Origen and Heresy
I have some difficulty with the following sentence in this article: "He was anathematized by the Second Council of Constantinople in 553 and declared a heretic."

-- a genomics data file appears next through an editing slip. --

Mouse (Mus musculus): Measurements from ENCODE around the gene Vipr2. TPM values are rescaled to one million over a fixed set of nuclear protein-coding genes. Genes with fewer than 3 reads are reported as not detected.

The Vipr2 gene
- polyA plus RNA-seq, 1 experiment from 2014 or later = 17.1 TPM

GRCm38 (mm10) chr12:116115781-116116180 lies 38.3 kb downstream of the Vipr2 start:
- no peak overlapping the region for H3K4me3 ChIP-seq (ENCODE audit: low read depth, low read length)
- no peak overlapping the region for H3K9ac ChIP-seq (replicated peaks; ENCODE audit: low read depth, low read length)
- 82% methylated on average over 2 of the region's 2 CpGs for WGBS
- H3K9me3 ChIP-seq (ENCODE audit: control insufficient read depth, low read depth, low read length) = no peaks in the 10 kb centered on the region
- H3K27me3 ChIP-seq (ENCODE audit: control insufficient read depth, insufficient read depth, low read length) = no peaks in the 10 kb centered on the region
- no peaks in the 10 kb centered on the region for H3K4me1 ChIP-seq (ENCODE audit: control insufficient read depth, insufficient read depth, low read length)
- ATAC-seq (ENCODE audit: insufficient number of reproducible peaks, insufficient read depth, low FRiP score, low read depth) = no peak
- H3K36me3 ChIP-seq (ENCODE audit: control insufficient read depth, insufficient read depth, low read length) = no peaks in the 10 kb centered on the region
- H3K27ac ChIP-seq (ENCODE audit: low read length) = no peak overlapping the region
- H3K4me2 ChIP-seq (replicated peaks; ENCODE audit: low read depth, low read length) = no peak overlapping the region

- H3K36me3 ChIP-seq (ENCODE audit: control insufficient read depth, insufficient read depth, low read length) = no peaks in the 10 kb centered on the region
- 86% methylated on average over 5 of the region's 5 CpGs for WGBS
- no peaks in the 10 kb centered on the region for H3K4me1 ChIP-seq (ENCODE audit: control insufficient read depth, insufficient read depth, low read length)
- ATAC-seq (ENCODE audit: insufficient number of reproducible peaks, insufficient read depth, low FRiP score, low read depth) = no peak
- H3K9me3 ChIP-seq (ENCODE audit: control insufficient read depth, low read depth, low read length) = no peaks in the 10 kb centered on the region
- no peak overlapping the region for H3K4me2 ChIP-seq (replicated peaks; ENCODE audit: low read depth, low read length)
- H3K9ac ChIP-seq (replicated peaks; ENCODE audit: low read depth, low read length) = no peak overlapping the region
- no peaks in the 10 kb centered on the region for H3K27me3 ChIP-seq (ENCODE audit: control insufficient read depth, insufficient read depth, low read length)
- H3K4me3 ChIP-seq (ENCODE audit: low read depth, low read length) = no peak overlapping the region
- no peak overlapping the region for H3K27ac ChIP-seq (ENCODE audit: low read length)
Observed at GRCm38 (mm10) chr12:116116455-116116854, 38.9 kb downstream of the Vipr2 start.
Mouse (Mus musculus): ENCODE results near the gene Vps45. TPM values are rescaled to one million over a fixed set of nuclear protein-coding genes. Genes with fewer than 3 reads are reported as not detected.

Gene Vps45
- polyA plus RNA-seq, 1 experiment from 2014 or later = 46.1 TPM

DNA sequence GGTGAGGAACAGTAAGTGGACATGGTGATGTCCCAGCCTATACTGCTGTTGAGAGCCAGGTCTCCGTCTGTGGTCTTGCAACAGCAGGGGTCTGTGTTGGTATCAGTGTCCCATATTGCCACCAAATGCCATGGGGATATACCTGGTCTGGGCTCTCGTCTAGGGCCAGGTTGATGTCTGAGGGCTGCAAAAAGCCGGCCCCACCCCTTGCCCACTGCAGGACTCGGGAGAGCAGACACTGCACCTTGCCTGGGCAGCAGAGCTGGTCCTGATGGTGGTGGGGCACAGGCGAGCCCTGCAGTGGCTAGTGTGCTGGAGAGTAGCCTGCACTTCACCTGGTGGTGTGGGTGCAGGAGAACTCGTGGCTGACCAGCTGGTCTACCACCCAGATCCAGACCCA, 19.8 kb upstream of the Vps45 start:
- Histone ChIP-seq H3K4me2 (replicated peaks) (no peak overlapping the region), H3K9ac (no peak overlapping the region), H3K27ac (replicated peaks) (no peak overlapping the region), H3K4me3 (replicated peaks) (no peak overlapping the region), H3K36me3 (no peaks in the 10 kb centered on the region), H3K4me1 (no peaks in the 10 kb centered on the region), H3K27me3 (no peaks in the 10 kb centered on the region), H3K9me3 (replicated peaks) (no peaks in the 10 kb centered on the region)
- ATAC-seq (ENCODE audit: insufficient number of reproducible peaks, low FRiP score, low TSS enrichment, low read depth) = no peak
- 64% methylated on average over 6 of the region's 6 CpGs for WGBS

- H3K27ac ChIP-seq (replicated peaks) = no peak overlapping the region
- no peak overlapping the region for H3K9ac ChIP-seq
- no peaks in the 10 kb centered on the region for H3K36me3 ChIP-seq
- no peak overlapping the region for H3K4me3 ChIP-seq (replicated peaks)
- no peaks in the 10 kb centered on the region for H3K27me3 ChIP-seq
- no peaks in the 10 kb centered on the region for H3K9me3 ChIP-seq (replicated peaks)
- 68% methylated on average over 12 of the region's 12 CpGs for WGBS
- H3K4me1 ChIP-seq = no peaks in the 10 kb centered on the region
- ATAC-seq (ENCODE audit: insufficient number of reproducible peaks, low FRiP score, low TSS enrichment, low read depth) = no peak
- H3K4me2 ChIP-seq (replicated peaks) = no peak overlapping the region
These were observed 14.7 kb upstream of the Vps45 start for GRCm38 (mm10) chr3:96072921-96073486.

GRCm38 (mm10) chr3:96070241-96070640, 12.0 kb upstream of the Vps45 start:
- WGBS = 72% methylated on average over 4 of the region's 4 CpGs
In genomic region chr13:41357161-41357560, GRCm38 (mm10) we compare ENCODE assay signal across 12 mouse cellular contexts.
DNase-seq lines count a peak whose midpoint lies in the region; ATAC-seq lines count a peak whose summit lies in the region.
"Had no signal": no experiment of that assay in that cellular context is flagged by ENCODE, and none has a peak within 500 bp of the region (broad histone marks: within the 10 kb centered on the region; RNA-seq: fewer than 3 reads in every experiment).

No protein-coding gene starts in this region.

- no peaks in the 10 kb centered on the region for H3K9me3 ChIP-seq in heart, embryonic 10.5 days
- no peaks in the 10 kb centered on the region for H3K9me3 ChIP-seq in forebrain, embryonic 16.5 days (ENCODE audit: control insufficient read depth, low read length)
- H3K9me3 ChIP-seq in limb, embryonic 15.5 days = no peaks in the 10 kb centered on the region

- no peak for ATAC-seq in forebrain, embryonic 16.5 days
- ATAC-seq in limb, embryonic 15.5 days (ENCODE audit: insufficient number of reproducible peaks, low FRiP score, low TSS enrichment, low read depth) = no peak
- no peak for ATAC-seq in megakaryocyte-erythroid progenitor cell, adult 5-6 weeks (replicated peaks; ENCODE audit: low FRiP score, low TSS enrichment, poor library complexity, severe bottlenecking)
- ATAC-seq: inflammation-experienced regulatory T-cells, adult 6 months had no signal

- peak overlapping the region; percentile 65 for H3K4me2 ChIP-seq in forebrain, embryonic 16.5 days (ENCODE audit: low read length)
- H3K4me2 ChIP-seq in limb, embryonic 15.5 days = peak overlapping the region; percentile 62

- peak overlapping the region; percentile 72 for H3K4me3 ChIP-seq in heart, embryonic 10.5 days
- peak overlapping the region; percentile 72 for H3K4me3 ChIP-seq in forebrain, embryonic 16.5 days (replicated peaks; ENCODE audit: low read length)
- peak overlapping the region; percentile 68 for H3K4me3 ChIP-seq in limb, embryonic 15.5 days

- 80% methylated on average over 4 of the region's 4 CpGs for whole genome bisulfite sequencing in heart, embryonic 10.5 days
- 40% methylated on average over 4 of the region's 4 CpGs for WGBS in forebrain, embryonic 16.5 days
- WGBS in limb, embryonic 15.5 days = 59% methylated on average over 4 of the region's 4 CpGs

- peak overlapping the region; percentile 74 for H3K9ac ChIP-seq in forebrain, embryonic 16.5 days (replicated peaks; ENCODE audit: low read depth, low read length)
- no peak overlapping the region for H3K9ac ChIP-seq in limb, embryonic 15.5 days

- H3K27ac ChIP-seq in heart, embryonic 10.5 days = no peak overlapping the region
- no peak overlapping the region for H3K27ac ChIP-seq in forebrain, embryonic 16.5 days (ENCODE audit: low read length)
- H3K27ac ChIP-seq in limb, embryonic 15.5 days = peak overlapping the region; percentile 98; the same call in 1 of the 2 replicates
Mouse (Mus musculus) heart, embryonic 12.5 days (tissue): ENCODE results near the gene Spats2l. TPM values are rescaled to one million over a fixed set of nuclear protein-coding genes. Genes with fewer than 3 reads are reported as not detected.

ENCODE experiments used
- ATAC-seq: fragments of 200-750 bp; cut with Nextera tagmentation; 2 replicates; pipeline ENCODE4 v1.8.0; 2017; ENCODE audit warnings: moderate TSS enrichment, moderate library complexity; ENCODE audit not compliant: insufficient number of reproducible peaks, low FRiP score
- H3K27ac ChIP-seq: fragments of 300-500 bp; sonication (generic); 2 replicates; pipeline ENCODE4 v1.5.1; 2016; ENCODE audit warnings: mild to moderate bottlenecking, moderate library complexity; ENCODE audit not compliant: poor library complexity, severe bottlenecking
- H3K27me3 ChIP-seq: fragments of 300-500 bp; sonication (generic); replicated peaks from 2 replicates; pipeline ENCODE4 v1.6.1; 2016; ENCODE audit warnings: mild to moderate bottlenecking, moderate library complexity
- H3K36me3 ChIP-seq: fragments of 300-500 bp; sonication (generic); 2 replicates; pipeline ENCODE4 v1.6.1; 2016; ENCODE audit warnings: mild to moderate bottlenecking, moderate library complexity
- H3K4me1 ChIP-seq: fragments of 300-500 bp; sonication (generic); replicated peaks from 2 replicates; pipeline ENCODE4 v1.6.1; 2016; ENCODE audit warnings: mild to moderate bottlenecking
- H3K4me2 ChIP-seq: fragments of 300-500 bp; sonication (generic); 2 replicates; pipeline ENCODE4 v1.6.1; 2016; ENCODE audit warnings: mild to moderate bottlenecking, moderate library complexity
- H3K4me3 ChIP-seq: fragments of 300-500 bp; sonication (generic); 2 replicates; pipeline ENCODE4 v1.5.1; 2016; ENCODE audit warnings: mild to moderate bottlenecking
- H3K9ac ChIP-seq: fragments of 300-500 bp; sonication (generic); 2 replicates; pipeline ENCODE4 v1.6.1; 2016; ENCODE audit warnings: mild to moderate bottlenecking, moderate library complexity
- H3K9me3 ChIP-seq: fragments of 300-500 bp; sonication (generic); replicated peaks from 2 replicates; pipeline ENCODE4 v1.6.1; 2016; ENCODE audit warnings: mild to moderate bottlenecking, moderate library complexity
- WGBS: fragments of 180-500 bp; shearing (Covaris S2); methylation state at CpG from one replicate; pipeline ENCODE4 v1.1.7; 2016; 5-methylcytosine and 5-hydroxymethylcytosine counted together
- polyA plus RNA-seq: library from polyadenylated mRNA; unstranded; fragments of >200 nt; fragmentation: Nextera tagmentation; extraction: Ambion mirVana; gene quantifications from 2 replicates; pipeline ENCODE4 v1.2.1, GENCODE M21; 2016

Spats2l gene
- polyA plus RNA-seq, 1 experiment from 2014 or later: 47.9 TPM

First, a heretic is someone who willfully teaches personal opinion after that opinion has been condemned by the Church. A condemnation of some of Origen's views 300 years after his repose does not make him a heretic. Second, it isn't even clear that II Constantinople anathematized Origen. As one website put it, "Our edition does not include the text of the anathemas against Origen since recent studies have shown that these anathemas cannot be attributed to this council." I also read something to this effect in an article by Bishop Kallistos Ware. --Fr Lev 09:43, February 22, 2006 (CST)